“Men on Boats” delivers timely gender norms commentary

Written By Erin Yudt, Editor Elect

This past weekend the play “Men on Boats” was put on at the playhouse. As with most shows I go to see, I knew nothing about this play before going to see it; I simply thought the title was funny. The show proved to be funny as well, but also incredibly important to see now amid trans eradication.

Four boats. Ten men. One great canyon. “Men on Boats” is the true(ish) history of an 1869 expedition, when a one-armed captain and a crew of insane yet loyal volunteers set out to chart the course of the Colorado River. But, there’s a catch. There is not a single man in the cast, at least not according to the strict anatomical definition, which leads to what I gathered as the point of the play — to question masculinity and challenge gender norms while opening people up to the possibility of blurring the lines between male and female. 

Long before this play, dating all the way back to Shakespearean times, men played female characters in all kinds of stage performances. While this was because women were not allowed to enter the workspace, I think it is very important to acknowledge that a woman or female presenting person playing a man today is hardly at all different. Actors are actors for a reason; they can play all different kinds of roles, including ones that might not be of their gender. I think “Men on Boats” shows the great versatility of actors and comments on society today.

The script of the play is naturally very comedic, pulling from the artificial constructs of masculinity at the time of the 19th century, but never cutesy or over the top. The plot is very easy to follow as the men bond, joke and argue like any other group traveling together. The stakes are very high when food runs low and several men come close to death, even causing four to quit the journey because of the danger they experienced. The set design was simple; in fact, there was only one real boat on the stage, but I loved the border around the stage, which had actual water that the actors would splash in to give the front rows more of an immersive experience. I was also fond of the obvious modern elements like the chef’s “kiss the cook” apron, which helps remind the audience that while the story is set long ago, there are important themes that relate to today.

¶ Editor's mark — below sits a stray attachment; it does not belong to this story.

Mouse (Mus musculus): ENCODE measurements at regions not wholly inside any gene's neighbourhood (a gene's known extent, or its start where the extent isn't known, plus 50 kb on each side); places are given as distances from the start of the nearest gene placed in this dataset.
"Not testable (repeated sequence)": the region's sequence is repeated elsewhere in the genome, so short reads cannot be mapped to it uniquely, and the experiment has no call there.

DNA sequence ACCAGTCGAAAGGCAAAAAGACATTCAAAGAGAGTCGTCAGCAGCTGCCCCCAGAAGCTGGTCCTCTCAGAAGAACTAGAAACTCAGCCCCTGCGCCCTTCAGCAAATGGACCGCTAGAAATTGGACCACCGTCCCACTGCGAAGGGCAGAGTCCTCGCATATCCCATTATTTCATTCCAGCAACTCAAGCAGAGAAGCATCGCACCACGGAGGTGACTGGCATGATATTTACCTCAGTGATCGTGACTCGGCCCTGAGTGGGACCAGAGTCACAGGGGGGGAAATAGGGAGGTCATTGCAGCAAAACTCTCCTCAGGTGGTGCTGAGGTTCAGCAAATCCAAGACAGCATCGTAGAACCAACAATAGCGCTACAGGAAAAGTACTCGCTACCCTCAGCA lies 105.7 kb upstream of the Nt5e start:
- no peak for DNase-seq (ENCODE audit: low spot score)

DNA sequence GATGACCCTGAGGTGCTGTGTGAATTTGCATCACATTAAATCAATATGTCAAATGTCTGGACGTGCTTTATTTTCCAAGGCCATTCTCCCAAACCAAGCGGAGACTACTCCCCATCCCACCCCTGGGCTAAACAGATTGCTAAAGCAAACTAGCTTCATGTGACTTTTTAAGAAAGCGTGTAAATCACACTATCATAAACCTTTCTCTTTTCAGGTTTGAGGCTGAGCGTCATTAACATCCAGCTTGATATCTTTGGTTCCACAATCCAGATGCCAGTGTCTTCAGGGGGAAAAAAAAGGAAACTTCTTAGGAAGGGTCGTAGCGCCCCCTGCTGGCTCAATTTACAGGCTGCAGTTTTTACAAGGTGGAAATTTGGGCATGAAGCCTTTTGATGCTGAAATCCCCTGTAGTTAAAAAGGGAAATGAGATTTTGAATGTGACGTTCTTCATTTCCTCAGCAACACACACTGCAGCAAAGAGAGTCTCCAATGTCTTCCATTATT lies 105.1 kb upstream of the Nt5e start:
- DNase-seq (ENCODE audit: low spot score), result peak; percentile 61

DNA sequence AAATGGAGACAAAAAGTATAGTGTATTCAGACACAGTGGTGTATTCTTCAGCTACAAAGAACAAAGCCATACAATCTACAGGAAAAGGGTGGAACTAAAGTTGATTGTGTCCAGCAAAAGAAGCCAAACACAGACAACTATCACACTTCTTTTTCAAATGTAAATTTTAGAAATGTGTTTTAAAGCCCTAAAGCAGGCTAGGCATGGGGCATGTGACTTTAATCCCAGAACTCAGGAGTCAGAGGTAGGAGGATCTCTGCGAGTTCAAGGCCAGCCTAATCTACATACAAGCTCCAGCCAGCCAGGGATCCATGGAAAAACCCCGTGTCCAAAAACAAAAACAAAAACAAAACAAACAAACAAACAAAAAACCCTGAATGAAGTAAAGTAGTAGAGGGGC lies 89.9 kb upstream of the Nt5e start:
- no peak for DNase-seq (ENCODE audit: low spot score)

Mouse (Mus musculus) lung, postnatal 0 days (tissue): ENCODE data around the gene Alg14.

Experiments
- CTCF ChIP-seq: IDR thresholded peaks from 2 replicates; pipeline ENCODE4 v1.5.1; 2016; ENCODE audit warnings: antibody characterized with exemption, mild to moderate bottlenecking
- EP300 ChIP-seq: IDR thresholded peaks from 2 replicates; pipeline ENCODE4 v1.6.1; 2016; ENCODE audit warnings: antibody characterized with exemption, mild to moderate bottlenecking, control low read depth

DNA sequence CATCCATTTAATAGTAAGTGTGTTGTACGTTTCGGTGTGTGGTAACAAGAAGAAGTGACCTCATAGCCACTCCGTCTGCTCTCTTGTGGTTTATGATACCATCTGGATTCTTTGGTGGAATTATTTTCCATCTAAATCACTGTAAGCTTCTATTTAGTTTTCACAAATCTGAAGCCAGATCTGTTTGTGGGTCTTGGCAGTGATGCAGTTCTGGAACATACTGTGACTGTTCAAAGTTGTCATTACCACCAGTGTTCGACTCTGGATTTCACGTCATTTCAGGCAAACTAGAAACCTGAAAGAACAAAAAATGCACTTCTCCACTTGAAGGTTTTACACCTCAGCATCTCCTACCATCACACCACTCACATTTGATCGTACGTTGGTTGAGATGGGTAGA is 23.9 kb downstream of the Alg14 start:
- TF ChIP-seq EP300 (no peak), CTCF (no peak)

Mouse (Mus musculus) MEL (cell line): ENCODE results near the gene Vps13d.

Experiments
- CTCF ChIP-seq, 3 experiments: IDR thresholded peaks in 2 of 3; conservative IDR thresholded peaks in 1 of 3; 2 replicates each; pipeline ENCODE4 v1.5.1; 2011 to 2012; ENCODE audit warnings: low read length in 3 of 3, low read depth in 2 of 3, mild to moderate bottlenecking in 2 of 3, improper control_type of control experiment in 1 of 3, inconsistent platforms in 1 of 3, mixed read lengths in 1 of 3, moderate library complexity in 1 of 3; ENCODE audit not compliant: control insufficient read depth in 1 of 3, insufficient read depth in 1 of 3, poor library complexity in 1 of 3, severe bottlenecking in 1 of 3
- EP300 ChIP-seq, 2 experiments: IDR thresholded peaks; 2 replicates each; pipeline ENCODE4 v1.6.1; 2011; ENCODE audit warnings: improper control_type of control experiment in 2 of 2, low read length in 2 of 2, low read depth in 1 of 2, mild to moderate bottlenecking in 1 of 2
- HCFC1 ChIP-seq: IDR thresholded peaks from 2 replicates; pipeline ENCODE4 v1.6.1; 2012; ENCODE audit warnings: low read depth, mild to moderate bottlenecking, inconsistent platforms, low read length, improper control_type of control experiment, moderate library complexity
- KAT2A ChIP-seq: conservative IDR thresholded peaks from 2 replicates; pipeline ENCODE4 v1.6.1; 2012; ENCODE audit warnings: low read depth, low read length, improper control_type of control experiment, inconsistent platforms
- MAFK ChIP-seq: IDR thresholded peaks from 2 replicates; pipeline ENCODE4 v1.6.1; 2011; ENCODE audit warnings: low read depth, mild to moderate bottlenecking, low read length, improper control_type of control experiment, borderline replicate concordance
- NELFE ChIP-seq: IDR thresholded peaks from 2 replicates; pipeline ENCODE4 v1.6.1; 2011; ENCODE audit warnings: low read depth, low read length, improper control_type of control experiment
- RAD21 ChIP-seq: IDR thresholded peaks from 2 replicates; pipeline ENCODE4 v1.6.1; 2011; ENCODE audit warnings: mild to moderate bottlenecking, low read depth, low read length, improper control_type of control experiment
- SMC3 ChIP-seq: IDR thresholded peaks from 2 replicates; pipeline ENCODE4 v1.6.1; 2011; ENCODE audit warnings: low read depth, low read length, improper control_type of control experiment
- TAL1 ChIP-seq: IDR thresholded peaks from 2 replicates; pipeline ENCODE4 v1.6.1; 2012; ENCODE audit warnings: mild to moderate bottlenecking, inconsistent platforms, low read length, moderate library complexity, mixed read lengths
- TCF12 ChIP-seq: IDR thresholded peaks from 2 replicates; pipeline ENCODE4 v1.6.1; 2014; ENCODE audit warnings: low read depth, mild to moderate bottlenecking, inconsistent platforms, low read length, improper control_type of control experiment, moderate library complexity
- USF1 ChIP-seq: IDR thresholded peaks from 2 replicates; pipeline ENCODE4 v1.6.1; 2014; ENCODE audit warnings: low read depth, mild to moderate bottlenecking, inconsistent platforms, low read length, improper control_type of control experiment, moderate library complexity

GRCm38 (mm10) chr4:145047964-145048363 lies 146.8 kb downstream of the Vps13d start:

The only complaint I had was that the ending was a little confusing. The six men left do make it to the Grand Canyon and find a settler there. The settler asks about the leader of the exploration and ignores the other men. Three people in lab coats then come out to write the information down. I believe that it was to show how the leaders of these journeys are the only ones remembered, written about, and become the figures we learn about in history, which does tend to be true. I think it also goes to show that it truly does not matter what gender the people were that made this journey, as the settler still only cared about the leader, whoever was “the best.” 

All in all, “Men on Boats” was way more than just a story about men on boats. It is the story of today; how we should not care about how others identify and express themselves, how all people are equal and should be treated as such.